“Everyone tries to plan their day to some extent, but you can not plan for injury accidents or near misses at the workplace,” Patton explained. “Everyday requires flexibility and patience to figure out what has to be done and what can wait. There is always more work than time, but if you have time and no work then you have missed something.”
Now is a great time to enter a career in healthcare as an Occupational Health and Safety Technician!
Why? Over the next decade, this career in healthcare is projected to grow 9 percent. This rate is much faster than the average for all occupations! Ultimately, this growth can be attributed to an emphasis being placed on workplace safety, adherence to regulations, precautionary safety measures and public health. This is the case for many companies because workers’ compensation costs can be extremely expensive; therefore stronger measures of prevention can often deter an increase in claims.
The employers hiring the greatest number of Occupational Health and Safety Technicians include the government, manufacturers, construction companies and firms, consulting services and hospitals. Also, the state employing the greatest number of professionals within this occupation is Texas, followed by California, Ohio, Louisiana and New York.
“LinkedIn is a great way to network and learn more from health and safety professionals,” Patton suggested. “Always ask questions of professionals already in the business. Overall, there are plenty of positions out there, as well as a need for strong health and safety candidates.”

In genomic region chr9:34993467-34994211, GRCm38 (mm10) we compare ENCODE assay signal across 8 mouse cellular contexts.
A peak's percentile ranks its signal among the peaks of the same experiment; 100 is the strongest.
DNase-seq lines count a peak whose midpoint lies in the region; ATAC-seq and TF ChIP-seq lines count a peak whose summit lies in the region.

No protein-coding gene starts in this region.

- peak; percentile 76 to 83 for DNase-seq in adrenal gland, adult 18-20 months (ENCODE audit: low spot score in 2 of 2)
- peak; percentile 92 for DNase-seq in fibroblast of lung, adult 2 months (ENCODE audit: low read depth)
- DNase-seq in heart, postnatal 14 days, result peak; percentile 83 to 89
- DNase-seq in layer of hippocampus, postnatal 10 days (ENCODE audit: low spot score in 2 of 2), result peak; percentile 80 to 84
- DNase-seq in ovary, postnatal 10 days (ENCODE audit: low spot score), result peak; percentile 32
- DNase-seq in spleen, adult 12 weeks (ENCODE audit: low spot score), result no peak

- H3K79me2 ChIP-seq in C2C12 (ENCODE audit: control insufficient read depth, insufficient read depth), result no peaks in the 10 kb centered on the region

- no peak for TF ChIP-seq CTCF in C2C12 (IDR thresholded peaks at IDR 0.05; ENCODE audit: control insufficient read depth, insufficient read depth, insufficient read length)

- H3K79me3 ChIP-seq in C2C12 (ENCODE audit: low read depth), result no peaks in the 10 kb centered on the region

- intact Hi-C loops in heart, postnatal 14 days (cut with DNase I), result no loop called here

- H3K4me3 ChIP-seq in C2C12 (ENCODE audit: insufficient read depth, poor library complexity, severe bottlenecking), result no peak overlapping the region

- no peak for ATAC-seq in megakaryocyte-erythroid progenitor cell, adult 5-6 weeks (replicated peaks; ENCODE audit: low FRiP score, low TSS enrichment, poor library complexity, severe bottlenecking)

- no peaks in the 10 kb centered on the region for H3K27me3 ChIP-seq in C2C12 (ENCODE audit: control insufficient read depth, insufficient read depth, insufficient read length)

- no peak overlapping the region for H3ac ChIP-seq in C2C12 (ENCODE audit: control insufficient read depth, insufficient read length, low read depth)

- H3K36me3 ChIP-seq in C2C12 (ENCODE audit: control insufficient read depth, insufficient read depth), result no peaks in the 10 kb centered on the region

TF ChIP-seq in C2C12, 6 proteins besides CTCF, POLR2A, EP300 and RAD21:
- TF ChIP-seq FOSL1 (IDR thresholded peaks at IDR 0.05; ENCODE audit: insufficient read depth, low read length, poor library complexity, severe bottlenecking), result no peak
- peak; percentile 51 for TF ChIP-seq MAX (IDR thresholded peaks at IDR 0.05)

Employment as an Occupational Health and Safety Technician can prove to be a lucrative career! Today the median annual wage for this role is $51,550. The lowest-earning 10 percent of these employees are recorded to make less than $32,830 per year, the highest-earning 10 percent earned more than $89,720.
For reference, the highest paying industry employers of these professionals are construction companies and firms, the government, manufacturing facilities, hospitals and management and technical consulting services. The top-paying states for this occupation are the District of Columbia, Washington, Rhode Island, South Carolina and Massachusetts.
But, “you don’t enter this career just for the money,” Patton emphasized.
Unions, Groups and Associations
The U.S. Department of Labor, Occupational Safety and Health Administration (OSHA) is part of the United States Department of Labor. The administration is focused on assuring safe and healthful working conditions for working men and women by setting and enforcing standards and by providing training, outreach, education and assistance.